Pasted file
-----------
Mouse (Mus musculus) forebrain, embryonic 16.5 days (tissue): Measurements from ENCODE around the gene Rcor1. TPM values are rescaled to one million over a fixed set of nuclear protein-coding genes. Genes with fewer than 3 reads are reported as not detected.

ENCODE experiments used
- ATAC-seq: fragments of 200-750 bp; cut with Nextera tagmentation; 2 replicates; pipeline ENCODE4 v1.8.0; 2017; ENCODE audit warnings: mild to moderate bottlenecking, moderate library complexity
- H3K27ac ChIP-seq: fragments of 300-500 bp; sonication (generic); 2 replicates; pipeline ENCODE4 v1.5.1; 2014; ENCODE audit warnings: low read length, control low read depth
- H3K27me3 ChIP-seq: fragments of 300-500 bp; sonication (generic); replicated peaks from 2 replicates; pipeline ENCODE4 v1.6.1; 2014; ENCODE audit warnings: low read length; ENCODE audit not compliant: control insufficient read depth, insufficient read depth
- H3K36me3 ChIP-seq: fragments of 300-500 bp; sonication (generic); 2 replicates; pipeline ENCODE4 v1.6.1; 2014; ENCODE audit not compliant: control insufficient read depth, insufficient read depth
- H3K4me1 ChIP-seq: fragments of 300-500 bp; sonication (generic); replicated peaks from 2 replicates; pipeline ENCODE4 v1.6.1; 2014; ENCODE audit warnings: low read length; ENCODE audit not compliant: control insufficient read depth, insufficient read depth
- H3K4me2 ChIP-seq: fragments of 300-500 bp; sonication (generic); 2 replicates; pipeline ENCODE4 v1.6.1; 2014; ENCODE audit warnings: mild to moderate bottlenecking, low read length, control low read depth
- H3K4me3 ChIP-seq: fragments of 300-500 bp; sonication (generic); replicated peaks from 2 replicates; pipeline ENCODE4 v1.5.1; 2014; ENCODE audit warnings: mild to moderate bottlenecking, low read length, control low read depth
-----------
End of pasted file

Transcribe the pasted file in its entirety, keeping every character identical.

Mouse (Mus musculus) forebrain, embryonic 16.5 days (tissue): Measurements from ENCODE around the gene Rcor1. TPM values are rescaled to one million over a fixed set of nuclear protein-coding genes. Genes with fewer than 3 reads are reported as not detected.

ENCODE experiments used
- ATAC-seq: fragments of 200-750 bp; cut with Nextera tagmentation; 2 replicates; pipeline ENCODE4 v1.8.0; 2017; ENCODE audit warnings: mild to moderate bottlenecking, moderate library complexity
- H3K27ac ChIP-seq: fragments of 300-500 bp; sonication (generic); 2 replicates; pipeline ENCODE4 v1.5.1; 2014; ENCODE audit warnings: low read length, control low read depth
- H3K27me3 ChIP-seq: fragments of 300-500 bp; sonication (generic); replicated peaks from 2 replicates; pipeline ENCODE4 v1.6.1; 2014; ENCODE audit warnings: low read length; ENCODE audit not compliant: control insufficient read depth, insufficient read depth
- H3K36me3 ChIP-seq: fragments of 300-500 bp; sonication (generic); 2 replicates; pipeline ENCODE4 v1.6.1; 2014; ENCODE audit not compliant: control insufficient read depth, insufficient read depth
- H3K4me1 ChIP-seq: fragments of 300-500 bp; sonication (generic); replicated peaks from 2 replicates; pipeline ENCODE4 v1.6.1; 2014; ENCODE audit warnings: low read length; ENCODE audit not compliant: control insufficient read depth, insufficient read depth
- H3K4me2 ChIP-seq: fragments of 300-500 bp; sonication (generic); 2 replicates; pipeline ENCODE4 v1.6.1; 2014; ENCODE audit warnings: mild to moderate bottlenecking, low read length, control low read depth
- H3K4me3 ChIP-seq: fragments of 300-500 bp; sonication (generic); replicated peaks from 2 replicates; pipeline ENCODE4 v1.5.1; 2014; ENCODE audit warnings: mild to moderate bottlenecking, low read length, control low read depth